Center Jeff Ruland says his shoulder still hurts and that he can't even guess when he'll be able to return to the Washington Bullets' lineup. When he does come back, Ruland will find Coach Gene Shue's confidence in the team's efforts from the pivot has been reduced to next to nothing.

Although the Bullets run one of the most complex and intricate offenses in the NBA, the simplest part of that attack -- clearing out a side of the floor and dumping the ball down outside the lane -- has been virtually erased from the team's plans with Ruland out, according to Shue.

"Basically, our inside game isn't there," Shue said after the Bullets lost to Seattle, 93-92, Saturday night. "Gus (Williams) drives to the basket, but at least tonight, the shots weren't falling. Everyone else is basically outside shooters, so those are the plays we've been running. But if you can play inside, you can take the ball down low and at least get some free throws."

Washington's 127-121 double-overtime victory over Portland Wednesday night came between two losses -- Saturday's game and a 104-99 defeat by the Chicago Bulls Tuesday. Those two games were marred, at least from the Bullets' standpoint, by long stretches of inactivity on the scoreboard.

Against Chicago, the Bullets' opponent tonight at Capital Centre, the team shot 65 percent from the field in controlling the first half, then scored 35 points the second half. Saturday night against the SuperSonics, things weren't much different. In the third quarter, Washington was five for 21 from the field and scored only 14 points.

According to Shue, the reason for those low figures is the team's lack of a consistent inside threat, something the Bullets have not had for the last two months -- the amount of time Ruland has been out with a strained right shoulder.

There are few alternatives. One idea would be for Cliff Robinson, a forward, to take on more of an inside role. Robinson says that although he feels capable of playing with his back to the basket, starting out on the wing as he usually does "gives me more space. I feel like there are more ways to go, either taking the jumper or faking and driving to the basket."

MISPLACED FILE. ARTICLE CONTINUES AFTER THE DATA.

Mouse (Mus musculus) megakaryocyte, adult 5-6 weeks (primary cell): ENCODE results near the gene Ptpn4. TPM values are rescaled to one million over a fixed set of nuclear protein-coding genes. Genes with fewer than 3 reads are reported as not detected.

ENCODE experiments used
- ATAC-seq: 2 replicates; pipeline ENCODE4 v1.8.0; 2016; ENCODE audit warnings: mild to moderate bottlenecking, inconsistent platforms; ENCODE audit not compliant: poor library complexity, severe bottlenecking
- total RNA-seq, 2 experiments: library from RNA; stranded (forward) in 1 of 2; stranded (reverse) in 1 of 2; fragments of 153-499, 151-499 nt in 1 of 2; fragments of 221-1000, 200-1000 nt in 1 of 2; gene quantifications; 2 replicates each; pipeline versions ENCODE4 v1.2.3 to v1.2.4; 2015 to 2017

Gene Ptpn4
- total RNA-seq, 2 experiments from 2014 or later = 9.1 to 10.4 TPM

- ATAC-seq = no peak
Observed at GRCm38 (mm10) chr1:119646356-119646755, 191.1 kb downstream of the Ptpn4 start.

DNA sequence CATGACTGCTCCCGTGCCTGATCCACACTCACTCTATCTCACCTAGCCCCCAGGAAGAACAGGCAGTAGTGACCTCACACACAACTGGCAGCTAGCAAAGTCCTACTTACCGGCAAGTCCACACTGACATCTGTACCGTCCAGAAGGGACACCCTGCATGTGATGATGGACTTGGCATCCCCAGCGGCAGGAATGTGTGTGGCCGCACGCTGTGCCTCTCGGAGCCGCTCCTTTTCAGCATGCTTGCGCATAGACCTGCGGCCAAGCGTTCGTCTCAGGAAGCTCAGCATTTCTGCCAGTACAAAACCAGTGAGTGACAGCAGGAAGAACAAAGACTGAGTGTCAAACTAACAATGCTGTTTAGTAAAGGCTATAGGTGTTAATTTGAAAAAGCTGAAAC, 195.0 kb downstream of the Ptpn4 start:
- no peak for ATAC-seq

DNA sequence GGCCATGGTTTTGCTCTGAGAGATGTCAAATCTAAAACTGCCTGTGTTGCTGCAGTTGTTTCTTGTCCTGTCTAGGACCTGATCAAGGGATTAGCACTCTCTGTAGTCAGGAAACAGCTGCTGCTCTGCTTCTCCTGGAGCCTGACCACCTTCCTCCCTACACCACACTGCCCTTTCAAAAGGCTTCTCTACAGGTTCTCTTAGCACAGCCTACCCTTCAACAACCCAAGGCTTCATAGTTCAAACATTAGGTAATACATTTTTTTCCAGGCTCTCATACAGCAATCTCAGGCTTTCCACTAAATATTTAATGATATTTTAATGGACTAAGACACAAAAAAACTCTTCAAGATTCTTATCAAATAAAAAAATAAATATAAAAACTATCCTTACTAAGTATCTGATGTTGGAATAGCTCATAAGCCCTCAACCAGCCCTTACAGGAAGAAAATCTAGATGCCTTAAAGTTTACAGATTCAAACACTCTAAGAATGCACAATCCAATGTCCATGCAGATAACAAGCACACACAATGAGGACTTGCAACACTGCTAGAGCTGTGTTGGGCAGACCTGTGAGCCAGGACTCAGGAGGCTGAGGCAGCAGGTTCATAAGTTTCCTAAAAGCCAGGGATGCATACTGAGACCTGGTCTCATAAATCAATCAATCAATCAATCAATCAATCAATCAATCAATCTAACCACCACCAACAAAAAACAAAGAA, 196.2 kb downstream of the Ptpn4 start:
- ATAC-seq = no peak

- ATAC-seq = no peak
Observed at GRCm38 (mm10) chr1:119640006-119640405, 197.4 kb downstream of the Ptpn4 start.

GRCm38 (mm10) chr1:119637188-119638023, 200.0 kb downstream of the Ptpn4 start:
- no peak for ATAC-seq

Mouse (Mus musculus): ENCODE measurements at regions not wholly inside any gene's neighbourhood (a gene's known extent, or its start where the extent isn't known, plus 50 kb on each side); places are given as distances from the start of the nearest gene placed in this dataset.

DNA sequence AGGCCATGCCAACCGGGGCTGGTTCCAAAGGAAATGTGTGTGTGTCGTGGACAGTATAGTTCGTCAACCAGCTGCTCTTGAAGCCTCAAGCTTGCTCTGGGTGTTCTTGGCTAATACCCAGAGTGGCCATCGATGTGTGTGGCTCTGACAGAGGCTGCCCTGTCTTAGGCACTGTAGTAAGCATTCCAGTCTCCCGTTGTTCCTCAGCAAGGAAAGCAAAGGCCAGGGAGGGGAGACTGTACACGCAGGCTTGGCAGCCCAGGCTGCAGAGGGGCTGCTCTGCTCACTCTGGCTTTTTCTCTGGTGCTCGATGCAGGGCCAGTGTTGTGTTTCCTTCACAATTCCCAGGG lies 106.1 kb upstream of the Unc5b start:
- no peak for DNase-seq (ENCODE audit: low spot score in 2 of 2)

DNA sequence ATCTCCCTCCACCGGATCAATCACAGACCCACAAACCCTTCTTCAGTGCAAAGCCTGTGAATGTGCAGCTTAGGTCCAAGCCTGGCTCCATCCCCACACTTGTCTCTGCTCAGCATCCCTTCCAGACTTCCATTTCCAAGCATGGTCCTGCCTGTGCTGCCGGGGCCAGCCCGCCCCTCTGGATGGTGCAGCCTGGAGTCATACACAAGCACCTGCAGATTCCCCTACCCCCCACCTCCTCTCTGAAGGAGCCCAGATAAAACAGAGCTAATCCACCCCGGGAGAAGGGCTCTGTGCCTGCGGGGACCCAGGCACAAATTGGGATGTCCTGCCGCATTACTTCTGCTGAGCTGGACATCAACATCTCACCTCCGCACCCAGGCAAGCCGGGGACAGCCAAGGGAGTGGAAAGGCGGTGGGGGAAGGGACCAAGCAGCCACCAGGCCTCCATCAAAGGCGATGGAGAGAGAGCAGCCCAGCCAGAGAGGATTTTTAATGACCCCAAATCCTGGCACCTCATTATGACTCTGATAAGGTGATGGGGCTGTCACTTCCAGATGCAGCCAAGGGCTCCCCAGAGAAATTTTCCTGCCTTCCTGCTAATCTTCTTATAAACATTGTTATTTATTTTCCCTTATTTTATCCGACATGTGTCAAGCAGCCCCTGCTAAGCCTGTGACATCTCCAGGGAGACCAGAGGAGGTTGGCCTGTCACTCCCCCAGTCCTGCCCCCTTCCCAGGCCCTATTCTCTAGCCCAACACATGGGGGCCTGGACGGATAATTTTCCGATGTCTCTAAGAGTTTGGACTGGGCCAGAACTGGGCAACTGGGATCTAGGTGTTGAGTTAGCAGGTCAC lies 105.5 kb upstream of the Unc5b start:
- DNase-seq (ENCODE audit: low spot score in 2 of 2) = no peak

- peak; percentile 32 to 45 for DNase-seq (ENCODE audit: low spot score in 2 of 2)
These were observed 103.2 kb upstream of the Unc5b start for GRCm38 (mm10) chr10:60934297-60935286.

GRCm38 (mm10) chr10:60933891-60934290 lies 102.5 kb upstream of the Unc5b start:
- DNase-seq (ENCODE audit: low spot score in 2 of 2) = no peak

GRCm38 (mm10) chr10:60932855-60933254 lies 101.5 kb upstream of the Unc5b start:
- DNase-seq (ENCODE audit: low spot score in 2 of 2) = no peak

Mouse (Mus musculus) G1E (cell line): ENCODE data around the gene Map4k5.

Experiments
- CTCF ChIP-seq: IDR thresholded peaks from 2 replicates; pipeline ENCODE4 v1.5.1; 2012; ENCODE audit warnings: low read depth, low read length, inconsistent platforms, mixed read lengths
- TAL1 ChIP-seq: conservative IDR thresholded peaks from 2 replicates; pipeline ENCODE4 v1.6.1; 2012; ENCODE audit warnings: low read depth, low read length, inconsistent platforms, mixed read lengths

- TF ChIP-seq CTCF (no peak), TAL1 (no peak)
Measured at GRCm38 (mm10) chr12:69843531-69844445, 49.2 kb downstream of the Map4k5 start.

Another alternative is Rick Mahorn. Because of foul trouble, Mahorn has played more than 30 minutes in just three of Washington's last nine games. But even when he's not on the bench, the power forward/center has appeared to be the main victim of Shue's lost confidence in the pivot.

Another forward, Charles Jones, easily has been the Bullets' most aggressive shot blocker and quickest big man, but his offensive game isn't refined enough to function in Washington's scheme.

Other teams have similar problems but usually are able to overcome them. Without all-star forward Terry Cummings in the lineup, the Milwaukee Bucks still are capable of dominating inside by having their big players stand outside the three-point circle, drawing their defenders with them and leaving the post to guard Sidney Moncrief.

Washington doesn't have a Moncrief-type player at guard. Jeff Malone is not a post-up player and third guard Dudley Bradley, the best rebounder and the man who possesses the strongest inside game of the Bullets' back-court players, also gets his points from the outside.

Besides, it's too late in the season to institute sweeping changes in the squad's offense. One can only wonder how well Malone would be doing if Ruland were in the lineup, commanding double-teams, then throwing the ball back out to the guard.

"I've been shooting well, anyway, but it would be great to have Jeff back," Malone said. "I don't think teams respect our inside game right now and that means you have to work harder to get to spots. It would be great to have that inside threat."

For Williams, the return of Ruland would be just another step toward balancing the team. "Everyone should be able to play off of everyone else," he said. "You can't beat good teams night in and night out playing just one way, and that includes nights where you may shoot nothing but layups. What you want is a happy medium, a mixture of an inside and outside game and then go from there."

Until that happens, it would appear that the Bullets are on their way to nowhere.